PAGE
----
Even having two truck companies (Truck 22 and Truck 23) within 1-1/4 miles of Fountain Square was not considered sufficient ladder company coverage for the downtown “high-value district” by the NBFU standards of the day. In fact, in its 1959 report following an inspection of the EFD, the NBFU had recommended adding an additional engine company at Station # 1 to replace Engine Co. 25 (relocated to the new Station # 5 in 1955). Placing Squad 21 back into service as a company at Station # 1 would add three additional men to Station # 1 each shift, as well as increasing by three the number of firefighters responding to all general alarms (fire calls), since the squad would respond to all fire calls city-wide.

Therefore, Chief Geishecker ordered Truck 23 to be taken out of front-line service effective January 1, 1963, with the truck’s manpower to be transferred to Squad 21 at Station # 1. Truck 23 (the 1937 Seagrave 65-foot aerial truck) became the EFD’s reserve truck at this time. The only negative with this move was that the closest truck company to Willard School and the Presbyterian Retirement Home in northwest Evanston would now be three miles away, and nearly four miles from the “High Ridge” area in the far northwest corner of the city.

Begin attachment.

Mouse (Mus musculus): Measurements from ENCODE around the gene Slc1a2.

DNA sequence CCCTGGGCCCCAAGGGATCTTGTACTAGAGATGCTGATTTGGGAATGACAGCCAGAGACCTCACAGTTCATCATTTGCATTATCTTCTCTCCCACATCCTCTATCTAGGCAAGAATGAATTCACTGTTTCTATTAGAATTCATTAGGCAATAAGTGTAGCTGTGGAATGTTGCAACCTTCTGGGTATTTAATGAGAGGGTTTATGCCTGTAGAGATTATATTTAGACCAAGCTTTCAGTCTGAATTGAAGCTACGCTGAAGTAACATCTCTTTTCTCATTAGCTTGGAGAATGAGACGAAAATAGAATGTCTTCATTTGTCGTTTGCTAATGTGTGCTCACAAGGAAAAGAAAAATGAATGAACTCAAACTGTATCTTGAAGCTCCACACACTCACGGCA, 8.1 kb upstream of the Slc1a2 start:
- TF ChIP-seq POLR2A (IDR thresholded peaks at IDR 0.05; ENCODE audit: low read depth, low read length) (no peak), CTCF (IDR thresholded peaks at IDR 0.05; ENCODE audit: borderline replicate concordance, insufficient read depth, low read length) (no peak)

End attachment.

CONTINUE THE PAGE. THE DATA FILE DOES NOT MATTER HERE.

Squad 21 had previously been in front-line service from April 1, 1955 to April 1, 1957, during which time it was the busiest company in the EFD. It had been taken out of front-line service in 1957 only because of shift staffing cuts stemming from implementation of the three-platoon schedule, and because staffing a third truck company was considered to be a higher priority at that time. Therefore, Squad 21 was kept in ready-reserve 1957-62, with very few runs each year. It was manned by Engine Co. 21 for inhalator calls (about 100 per year) up until inhalators were placed aboard all five front-line engines in 1959, and if needed, it could be driven to a fire by the fire equipment mechanic.